"I would radically have to change my view of where the market goes if it fails," Cramer told Erin Burnett. "This one needs to be stopped. I don't know how to stop it."
AIG will be allowed
to use $20 billion in assets held by subsidiaries to help stay in business, New York Gov. David Paterson said in a news conference Monday. The insurer, which has already raised $20 billion in fresh capital in 2008, on Sunday turned down an offer from private equity firm J.C. Flowers & Co. that would have allowed the investor to acquire AIG for $8 billion under certain circumstances,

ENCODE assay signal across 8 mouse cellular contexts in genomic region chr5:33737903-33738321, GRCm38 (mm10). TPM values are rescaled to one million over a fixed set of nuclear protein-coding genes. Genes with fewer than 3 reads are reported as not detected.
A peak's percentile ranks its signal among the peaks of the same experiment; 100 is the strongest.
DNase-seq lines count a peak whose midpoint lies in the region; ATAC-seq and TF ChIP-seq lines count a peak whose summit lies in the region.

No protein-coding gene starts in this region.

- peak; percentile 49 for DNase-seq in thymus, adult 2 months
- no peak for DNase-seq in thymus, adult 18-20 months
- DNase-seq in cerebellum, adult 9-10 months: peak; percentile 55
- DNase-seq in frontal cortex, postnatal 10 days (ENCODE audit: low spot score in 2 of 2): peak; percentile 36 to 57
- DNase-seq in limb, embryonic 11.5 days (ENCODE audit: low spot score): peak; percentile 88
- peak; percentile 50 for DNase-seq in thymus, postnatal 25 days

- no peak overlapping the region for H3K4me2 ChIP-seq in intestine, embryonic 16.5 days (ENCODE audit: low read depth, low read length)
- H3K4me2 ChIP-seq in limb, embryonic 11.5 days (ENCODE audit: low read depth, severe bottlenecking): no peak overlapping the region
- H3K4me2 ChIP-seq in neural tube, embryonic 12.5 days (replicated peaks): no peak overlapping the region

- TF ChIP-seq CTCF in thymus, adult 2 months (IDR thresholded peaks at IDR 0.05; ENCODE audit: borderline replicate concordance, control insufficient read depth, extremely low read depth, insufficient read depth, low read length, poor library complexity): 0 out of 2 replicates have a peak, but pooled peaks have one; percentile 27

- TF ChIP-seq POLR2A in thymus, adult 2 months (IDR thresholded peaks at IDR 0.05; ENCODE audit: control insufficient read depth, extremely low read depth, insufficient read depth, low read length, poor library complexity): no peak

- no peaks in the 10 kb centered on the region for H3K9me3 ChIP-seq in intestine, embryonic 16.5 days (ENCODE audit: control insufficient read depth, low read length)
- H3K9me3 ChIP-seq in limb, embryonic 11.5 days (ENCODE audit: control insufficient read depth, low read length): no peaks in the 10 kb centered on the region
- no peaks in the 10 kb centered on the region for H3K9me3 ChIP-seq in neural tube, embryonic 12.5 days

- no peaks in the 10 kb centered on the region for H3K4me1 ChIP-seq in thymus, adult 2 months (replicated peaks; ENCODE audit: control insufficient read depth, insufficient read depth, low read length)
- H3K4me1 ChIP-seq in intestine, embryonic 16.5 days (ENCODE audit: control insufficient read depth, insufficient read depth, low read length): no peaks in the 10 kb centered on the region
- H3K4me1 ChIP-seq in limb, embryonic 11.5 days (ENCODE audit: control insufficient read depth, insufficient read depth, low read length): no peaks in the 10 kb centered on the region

The Wall Street Journal
Cramer explained that there are two kinds of insurance, such as property/casualty, and life, which would deal with situations such as a hurricane. But in AIG's case, financial insurance, "it's really hard to figure out what they've insured."
"This is not Bear, or
where all they have is Neuberger."
Companies in the former category are
The other, riskier group includes AIG,
"AIG is so opaque; they never disclosed what they own," Cramer said.
"If you could just call a timeout, AIG would be able to sell a lot of different things," Cramer said. "If it's in free fall
and beaten down by the shorts, and we don't change the uptick rule. ... AIG must not fail."
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